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Ancestors of Arthur Dwight "Buck" Lackey--Matheson Family Branch

The ancestor families of Arthur Lackey include the Matheson, Beckham, McGinnis, Kirby, Doub, Bogle, Smith, Walker, Helsebeck, Stevenson, Sapinhour, Fiscus, Junck and Spitteler families that ended up in Alexander, Wilkes and Forsyth Counties in North Carolina. This section focuses on the Matheson Family branch.

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Alexander County, NC

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Pictures & Records (9)

Theresa Matheson gravestone.jpg
Theresa Matheson gravestone.jpg
Gravestone of Theresa McGinnis Matheson (1844-1915) in Taylorsville Cemetery, Taylorsville, Alexander County, North Carolina.
Joseph Pinckney Matheson gravestone.jpg
Joseph Pinckney Matheson gravestone.jpg
Gravestone of Joseph Pinckney Matheson (1830-1909)in Taylorsville Cemetery, Taylorsville, Alexander County, North Carolina.
JP Matheson-Legislature Pay receipt 1879.jpg
JP Matheson-Legislature Pay receipt 1879.jpg
Joseph Pinckney Matheson (1830-1909) State Legislature pay receipt from Treasurer's and Comptroller's Papers, General Assembly: Pay and Expenses, Members' Pay and Allowances, Box 15, North Carolina State Archives.
Death Certificate-Theresa McGinnis Matheson-1915.jpg
Death Certificate-Theresa McGinnis Matheson-1915.jpg
Theresa McGinnis Matheson (1845-1915), North Carolina Death Certificate, Alexander County, 19 August 1915, Volume 119, page 23, North Carolina State Archives.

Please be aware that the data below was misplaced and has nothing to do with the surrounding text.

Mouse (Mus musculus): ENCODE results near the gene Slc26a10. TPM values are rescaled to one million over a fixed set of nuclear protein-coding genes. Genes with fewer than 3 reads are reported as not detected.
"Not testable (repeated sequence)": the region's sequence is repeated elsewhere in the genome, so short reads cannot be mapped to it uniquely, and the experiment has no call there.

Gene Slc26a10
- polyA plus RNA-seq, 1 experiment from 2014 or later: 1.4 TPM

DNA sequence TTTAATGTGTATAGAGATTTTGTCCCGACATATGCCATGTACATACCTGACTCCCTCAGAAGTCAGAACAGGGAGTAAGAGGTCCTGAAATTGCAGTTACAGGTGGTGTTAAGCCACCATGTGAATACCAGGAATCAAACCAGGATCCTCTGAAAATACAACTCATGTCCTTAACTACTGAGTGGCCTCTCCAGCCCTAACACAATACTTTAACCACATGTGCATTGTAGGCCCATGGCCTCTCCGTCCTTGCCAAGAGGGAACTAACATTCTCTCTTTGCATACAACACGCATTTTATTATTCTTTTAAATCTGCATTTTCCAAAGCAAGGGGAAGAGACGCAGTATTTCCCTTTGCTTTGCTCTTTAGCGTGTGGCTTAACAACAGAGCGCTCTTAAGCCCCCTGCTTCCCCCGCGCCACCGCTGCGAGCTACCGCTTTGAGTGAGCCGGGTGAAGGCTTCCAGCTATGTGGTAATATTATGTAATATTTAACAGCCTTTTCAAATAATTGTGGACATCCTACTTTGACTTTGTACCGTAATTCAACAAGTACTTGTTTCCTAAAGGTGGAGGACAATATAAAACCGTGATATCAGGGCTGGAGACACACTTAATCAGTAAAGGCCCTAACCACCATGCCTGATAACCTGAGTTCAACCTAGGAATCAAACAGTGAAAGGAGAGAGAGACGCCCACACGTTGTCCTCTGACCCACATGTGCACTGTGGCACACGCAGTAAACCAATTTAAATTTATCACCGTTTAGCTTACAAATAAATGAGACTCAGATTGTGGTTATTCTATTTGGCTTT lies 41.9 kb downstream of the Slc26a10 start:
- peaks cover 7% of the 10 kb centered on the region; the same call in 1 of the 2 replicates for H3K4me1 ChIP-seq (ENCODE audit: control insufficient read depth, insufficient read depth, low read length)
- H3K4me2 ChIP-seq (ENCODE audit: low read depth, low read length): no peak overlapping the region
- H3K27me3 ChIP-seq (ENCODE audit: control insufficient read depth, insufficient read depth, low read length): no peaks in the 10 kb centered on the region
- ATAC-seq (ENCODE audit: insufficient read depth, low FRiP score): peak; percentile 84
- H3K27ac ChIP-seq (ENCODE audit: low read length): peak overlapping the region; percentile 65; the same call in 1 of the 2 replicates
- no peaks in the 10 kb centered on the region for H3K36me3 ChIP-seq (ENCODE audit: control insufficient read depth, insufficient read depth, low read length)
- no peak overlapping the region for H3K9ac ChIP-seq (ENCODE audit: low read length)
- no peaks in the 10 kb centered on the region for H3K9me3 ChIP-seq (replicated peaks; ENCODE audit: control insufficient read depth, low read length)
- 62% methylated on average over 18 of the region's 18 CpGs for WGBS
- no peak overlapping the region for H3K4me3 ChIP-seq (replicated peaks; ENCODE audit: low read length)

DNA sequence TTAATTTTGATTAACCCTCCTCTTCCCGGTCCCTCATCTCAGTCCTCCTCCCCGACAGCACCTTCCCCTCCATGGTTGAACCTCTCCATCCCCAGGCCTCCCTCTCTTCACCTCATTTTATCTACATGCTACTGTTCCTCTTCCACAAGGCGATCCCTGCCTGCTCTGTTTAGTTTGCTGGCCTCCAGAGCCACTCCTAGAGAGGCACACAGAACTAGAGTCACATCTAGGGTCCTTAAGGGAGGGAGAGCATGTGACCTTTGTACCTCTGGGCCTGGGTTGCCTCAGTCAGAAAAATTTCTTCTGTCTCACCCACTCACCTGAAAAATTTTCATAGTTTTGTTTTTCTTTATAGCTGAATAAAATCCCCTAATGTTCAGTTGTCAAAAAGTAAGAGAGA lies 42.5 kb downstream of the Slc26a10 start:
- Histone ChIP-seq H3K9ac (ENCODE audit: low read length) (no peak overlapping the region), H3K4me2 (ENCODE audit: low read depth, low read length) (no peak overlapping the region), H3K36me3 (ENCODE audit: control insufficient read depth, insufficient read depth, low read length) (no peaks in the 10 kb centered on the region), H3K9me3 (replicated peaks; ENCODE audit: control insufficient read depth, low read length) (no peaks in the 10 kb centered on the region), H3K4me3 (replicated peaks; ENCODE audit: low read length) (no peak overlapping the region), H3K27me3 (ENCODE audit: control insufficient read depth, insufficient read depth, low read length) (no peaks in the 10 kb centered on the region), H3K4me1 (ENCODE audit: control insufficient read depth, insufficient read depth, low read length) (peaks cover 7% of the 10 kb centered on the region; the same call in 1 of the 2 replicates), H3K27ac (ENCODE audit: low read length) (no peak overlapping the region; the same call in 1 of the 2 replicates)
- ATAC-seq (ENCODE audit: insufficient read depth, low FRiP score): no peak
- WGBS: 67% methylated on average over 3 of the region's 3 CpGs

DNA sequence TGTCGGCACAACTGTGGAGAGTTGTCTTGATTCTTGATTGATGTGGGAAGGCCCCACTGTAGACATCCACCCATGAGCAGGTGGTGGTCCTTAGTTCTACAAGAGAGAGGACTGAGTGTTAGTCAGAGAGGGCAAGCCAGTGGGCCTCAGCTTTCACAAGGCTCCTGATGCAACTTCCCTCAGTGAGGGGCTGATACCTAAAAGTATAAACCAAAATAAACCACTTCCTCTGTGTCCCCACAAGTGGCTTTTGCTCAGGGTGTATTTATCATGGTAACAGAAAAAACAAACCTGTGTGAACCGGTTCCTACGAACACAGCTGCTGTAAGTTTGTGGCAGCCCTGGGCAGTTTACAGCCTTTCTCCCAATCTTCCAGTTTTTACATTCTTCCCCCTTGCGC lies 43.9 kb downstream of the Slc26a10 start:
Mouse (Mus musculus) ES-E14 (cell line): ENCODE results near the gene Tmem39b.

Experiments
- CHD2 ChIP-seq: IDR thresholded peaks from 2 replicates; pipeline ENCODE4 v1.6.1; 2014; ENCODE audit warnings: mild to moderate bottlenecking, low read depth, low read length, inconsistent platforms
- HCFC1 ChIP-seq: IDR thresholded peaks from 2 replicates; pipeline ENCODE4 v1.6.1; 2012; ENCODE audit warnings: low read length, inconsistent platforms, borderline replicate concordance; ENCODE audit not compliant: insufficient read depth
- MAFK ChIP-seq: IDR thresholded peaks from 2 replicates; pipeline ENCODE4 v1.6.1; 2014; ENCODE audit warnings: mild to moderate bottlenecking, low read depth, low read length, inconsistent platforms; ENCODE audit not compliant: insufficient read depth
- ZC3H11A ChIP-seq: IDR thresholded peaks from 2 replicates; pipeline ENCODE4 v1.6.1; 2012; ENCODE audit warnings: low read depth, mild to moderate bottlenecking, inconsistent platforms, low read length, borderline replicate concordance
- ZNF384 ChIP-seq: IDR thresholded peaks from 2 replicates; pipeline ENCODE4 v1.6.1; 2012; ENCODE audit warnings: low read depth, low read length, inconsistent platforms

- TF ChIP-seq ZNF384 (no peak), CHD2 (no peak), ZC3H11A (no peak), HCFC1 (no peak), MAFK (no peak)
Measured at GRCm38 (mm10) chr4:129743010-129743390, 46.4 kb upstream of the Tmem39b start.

William Matheson 1860 Census.jpg
William Matheson 1860 Census.jpg
1860 Federal Census, Alexander County, North Carolina, Wm Matheson. From the North Carolina State Archives.
William Matheson 1850 Census.jpg
William Matheson 1850 Census.jpg
1850 Federal Census, Alexander County, North Carolina, William Matheson. From the North Carolina State Archives.
William Matheson 1840 Census.jpg
William Matheson 1840 Census.jpg
1840 Federal Census, Iredell County, North Carolina, Wm Matheson. From the North Carolina State Archives.
William Matheson 1830 Census.jpg
William Matheson 1830 Census.jpg
1830 Federal Census, Iredell County, North Carolina, William Matheson. From the North Carolina State Archives.
William Matheson 1870 Census.jpg
William Matheson 1870 Census.jpg
1870 Federal Census, Alexander County, North Carolina, William Matheson. From the North Carolina State Archives.
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Stories

#4 Joseph Pinckney MATHESON and Theresa McGINNIS

Alexander County, NC

Theresa Matheson gravestone.jpg
4 images

Joseph Pinckney MATHESON, oldest son of William and Jane MATHESON was born November 24, 1830.[1] As a youngster J.P. worked on his father’s farm in the part of Iredell County, North Carolina that later became Taylorsville, Alexander County. He attended common school during the winter session and worked the crops during the rest of the year.[2] In March 1849, an 18-year-old J.P. left home to work in Taylorsville as a clerk in the store of Carson & Smith. This was one of the first stores to open in the recently established town.[3] J.P. lived in the home of A. Carson and his wife Mira. (Mira Beckham Carson is the daughter of Lemuel BECKHAM). J.P. left his job at Carson & Smith in 1852 to begin the study of medicine though he never went into practice.[4]

In 1853, J.P. moved to Sugar Grove near Boone in Watauga County where he served as Post Master from September 6, 1853 to March 11, 1857.[5] On August 6, 1857 he was elected Clerk of the County Court. He held this office until 1859.[6] During his time in Watauga County, J.P. married and he and his wife had two daughters: Martha, born in 1856 and Lilly born in 1858. J.P.’s wife, perhaps also named Lilly, died early in their marriage quite possibly during childbirth with their second daughter. Two years later, when the census was taken in 1860, J.P., then a 29-year-old widower, was still living in Watauga County with his two small daughters and working as a merchant clerk.[7] J.P. continued this work until the pressures of the Civil War forced him out of the business.